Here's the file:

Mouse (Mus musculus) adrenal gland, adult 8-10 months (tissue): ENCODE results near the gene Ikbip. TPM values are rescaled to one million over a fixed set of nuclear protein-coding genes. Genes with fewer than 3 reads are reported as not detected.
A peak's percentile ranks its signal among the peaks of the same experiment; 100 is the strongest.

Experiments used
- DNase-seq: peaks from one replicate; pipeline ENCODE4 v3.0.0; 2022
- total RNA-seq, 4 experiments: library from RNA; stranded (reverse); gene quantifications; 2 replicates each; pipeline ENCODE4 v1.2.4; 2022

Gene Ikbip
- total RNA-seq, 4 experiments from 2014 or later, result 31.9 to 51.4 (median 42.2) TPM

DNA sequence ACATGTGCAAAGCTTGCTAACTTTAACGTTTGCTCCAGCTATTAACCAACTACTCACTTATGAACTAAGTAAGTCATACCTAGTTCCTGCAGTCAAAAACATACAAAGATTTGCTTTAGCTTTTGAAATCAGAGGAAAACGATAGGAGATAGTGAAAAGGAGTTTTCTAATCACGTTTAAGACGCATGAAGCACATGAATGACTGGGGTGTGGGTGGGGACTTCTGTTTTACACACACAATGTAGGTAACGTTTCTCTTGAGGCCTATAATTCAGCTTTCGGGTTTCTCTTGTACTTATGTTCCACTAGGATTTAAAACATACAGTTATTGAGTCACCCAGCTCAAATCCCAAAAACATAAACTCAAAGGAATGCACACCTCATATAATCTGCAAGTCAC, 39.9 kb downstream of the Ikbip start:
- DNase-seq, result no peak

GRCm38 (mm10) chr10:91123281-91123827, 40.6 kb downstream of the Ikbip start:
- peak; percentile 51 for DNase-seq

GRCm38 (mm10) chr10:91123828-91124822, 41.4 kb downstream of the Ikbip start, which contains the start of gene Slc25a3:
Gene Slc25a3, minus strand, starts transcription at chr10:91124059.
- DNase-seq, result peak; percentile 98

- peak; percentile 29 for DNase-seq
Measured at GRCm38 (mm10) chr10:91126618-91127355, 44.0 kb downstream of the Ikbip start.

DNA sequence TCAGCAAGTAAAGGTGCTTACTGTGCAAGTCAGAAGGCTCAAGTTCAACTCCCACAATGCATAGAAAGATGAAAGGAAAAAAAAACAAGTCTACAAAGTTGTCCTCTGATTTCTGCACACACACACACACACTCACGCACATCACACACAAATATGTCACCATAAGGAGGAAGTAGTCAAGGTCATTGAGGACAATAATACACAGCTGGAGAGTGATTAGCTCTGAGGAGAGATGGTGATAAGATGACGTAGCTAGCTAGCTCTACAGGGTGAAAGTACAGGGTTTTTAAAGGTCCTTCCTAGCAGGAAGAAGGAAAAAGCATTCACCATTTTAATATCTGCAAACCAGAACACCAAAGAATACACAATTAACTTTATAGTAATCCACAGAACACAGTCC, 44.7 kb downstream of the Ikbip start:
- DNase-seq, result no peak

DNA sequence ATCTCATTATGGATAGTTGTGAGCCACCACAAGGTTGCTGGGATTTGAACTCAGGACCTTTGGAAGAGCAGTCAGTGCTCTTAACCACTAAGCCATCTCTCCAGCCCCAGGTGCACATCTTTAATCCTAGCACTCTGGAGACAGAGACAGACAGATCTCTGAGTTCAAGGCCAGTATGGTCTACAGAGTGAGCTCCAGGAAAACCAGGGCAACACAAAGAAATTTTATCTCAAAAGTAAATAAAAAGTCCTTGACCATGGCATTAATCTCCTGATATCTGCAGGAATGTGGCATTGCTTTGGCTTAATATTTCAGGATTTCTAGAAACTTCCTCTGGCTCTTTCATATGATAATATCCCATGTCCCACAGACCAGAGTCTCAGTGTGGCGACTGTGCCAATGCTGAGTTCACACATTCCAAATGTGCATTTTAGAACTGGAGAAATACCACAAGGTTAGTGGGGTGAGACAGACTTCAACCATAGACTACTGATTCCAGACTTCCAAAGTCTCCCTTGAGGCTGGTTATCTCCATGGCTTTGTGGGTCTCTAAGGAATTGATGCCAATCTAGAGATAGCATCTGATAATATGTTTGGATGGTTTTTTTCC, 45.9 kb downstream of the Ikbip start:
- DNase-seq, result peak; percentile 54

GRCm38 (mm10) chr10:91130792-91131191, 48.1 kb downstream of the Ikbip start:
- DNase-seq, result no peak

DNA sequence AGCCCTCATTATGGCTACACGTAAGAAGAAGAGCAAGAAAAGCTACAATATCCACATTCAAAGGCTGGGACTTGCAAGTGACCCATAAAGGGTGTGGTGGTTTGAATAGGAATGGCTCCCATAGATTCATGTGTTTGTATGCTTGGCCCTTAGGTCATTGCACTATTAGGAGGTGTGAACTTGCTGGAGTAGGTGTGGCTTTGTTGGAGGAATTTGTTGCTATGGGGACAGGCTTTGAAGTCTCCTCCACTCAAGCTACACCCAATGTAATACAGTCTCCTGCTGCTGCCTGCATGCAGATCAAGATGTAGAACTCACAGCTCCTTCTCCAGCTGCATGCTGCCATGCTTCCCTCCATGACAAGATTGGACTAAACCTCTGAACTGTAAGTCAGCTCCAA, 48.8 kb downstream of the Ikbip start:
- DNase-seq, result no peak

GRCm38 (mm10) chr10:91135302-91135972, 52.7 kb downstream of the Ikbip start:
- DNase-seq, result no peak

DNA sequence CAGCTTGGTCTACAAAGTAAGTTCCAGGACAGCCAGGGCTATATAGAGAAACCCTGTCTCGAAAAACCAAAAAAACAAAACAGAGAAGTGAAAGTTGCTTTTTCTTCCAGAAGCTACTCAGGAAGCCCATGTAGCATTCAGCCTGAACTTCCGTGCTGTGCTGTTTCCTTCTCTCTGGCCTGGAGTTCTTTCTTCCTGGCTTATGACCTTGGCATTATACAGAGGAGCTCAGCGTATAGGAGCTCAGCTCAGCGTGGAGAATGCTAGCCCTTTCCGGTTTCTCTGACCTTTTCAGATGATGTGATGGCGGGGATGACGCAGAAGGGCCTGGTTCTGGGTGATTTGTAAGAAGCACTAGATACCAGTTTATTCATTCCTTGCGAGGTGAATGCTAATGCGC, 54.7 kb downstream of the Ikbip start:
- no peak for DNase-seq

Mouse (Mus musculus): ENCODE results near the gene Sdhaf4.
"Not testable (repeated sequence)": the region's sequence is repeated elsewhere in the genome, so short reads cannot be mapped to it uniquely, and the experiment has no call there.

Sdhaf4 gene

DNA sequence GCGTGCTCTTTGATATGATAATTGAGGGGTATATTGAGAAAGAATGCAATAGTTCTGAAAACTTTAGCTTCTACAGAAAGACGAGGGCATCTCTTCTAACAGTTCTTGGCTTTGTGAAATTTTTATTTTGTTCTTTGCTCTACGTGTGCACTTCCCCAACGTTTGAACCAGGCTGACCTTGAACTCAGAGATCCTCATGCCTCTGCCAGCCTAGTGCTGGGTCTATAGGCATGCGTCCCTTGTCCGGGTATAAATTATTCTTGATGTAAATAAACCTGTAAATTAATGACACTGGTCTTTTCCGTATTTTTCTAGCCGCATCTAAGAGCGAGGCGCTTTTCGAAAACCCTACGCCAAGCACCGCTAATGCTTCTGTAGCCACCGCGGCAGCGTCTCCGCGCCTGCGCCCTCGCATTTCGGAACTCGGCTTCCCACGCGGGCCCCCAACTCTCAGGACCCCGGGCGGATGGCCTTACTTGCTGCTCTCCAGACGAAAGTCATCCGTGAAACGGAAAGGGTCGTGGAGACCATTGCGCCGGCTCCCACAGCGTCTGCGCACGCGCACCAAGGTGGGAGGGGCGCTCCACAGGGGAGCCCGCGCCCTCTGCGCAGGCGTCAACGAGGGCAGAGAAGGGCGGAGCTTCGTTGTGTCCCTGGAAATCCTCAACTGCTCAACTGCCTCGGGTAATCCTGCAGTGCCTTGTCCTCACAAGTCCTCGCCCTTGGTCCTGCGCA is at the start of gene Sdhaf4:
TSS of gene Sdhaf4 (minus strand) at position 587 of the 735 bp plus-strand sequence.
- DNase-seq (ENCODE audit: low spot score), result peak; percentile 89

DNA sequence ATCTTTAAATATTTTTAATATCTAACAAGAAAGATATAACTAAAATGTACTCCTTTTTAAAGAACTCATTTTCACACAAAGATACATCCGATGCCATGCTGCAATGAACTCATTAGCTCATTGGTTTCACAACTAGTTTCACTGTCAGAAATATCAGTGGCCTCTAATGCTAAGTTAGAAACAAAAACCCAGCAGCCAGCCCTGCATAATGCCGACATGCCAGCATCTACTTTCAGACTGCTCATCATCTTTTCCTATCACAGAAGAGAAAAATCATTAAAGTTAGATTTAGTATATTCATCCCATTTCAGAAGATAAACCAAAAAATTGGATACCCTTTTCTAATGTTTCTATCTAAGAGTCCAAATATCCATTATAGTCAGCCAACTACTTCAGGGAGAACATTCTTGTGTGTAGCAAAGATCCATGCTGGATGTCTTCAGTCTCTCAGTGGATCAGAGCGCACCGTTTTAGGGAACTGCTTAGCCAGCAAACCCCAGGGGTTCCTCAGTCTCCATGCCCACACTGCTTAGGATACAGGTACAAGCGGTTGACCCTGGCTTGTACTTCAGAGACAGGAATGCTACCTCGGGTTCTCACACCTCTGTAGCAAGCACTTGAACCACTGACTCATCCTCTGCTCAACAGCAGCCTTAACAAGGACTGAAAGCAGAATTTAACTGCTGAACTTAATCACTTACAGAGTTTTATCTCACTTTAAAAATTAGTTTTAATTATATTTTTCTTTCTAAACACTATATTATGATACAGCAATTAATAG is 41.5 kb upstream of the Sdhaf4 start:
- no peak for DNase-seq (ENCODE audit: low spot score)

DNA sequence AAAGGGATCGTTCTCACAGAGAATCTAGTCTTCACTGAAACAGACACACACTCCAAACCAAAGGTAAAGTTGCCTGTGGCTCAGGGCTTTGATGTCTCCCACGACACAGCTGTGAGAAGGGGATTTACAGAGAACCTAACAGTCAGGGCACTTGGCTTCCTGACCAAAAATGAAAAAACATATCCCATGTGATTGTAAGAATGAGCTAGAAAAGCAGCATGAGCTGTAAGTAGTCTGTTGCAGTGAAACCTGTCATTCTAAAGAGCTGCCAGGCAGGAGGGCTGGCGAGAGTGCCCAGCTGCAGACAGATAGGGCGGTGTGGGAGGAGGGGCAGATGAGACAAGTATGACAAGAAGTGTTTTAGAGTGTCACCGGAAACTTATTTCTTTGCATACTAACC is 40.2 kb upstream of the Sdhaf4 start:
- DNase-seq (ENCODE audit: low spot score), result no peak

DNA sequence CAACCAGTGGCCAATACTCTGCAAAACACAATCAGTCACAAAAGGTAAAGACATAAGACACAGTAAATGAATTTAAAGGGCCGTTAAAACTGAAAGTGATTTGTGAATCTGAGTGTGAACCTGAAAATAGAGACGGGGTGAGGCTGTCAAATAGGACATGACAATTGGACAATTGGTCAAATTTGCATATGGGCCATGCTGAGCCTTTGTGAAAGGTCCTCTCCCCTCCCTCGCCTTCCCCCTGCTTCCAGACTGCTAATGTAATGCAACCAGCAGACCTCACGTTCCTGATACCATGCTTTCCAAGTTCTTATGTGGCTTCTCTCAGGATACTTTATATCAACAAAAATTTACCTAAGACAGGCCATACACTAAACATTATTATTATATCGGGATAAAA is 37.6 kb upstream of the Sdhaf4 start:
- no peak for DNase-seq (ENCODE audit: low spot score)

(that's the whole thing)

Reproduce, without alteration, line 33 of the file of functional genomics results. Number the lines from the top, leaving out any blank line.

TSS of gene Sdhaf4 (minus strand) at position 587 of the 735 bp plus-strand sequence.